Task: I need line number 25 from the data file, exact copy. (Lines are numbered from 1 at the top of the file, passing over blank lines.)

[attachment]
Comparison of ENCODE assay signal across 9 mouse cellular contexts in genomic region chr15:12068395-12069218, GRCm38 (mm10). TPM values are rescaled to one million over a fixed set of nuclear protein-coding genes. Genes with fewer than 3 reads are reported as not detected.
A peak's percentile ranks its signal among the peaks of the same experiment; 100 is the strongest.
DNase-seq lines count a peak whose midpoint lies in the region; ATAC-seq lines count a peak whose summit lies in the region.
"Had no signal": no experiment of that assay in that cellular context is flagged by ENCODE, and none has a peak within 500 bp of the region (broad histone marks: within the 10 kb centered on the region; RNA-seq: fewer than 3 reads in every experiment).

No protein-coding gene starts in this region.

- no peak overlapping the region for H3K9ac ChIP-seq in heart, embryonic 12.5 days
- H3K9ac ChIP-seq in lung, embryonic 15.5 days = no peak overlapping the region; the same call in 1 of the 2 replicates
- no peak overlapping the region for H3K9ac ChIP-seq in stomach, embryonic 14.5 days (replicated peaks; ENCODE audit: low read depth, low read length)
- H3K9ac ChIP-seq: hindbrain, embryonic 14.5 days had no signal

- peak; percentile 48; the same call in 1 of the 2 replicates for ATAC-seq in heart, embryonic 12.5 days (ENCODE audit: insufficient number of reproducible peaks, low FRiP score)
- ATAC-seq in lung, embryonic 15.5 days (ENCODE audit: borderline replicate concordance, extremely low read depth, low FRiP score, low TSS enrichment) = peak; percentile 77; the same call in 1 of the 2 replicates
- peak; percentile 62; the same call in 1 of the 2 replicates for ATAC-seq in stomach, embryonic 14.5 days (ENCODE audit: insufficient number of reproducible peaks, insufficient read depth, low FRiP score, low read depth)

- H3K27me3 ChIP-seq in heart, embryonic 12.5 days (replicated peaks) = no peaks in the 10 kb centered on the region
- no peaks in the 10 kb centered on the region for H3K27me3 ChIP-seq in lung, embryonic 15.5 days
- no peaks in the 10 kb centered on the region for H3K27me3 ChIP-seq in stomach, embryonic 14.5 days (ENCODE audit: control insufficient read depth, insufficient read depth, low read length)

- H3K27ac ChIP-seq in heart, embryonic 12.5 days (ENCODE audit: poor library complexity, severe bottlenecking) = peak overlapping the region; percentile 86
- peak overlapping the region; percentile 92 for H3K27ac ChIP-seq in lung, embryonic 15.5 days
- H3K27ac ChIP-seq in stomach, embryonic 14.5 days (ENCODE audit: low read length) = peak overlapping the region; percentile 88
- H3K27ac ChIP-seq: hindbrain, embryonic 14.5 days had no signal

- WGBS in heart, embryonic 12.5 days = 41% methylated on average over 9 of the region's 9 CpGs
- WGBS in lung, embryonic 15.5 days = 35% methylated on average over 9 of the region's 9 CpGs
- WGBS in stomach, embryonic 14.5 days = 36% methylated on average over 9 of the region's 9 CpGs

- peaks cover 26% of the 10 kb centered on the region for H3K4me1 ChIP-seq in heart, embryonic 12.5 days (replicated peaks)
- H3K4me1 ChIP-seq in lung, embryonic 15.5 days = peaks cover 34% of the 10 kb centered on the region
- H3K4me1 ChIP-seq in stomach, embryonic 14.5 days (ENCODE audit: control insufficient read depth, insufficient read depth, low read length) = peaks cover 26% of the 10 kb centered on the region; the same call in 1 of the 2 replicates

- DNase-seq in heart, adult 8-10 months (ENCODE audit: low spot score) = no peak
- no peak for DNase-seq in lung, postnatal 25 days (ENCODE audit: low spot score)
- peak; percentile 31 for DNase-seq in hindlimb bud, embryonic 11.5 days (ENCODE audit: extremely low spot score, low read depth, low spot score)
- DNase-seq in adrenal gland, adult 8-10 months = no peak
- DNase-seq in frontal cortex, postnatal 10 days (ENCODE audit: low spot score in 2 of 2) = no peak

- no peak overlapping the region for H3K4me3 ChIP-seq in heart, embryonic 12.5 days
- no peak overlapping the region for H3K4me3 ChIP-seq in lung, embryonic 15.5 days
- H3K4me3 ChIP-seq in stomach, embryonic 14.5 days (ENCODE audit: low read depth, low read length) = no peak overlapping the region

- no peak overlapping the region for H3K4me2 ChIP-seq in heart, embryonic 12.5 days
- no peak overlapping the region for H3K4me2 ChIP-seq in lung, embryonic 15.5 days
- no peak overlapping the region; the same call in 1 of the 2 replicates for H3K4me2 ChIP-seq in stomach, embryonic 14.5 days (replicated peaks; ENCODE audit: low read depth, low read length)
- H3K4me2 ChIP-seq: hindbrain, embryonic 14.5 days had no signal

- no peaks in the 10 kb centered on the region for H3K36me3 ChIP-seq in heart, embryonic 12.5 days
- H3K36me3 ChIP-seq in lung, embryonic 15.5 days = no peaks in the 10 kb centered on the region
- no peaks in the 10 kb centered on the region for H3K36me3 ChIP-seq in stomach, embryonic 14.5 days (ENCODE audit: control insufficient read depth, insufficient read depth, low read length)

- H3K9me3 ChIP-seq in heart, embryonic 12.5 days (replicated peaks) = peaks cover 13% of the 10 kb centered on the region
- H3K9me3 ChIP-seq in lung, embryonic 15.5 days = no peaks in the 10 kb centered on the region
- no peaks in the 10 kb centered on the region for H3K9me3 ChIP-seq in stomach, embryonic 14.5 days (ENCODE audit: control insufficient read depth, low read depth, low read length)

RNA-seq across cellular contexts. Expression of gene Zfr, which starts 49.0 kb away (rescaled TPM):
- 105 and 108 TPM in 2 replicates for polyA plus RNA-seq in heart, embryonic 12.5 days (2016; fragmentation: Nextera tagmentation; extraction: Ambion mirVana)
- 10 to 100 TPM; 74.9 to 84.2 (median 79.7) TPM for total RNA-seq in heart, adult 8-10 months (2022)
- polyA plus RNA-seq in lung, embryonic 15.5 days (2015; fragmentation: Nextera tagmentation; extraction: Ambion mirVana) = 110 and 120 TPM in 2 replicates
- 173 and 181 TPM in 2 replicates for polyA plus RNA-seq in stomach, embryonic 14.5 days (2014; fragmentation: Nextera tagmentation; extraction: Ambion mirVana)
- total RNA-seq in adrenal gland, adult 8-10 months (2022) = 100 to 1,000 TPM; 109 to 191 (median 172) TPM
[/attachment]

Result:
- H3K4me1 ChIP-seq in stomach, embryonic 14.5 days (ENCODE audit: control insufficient read depth, insufficient read depth, low read length) = peaks cover 26% of the 10 kb centered on the region; the same call in 1 of the 2 replicates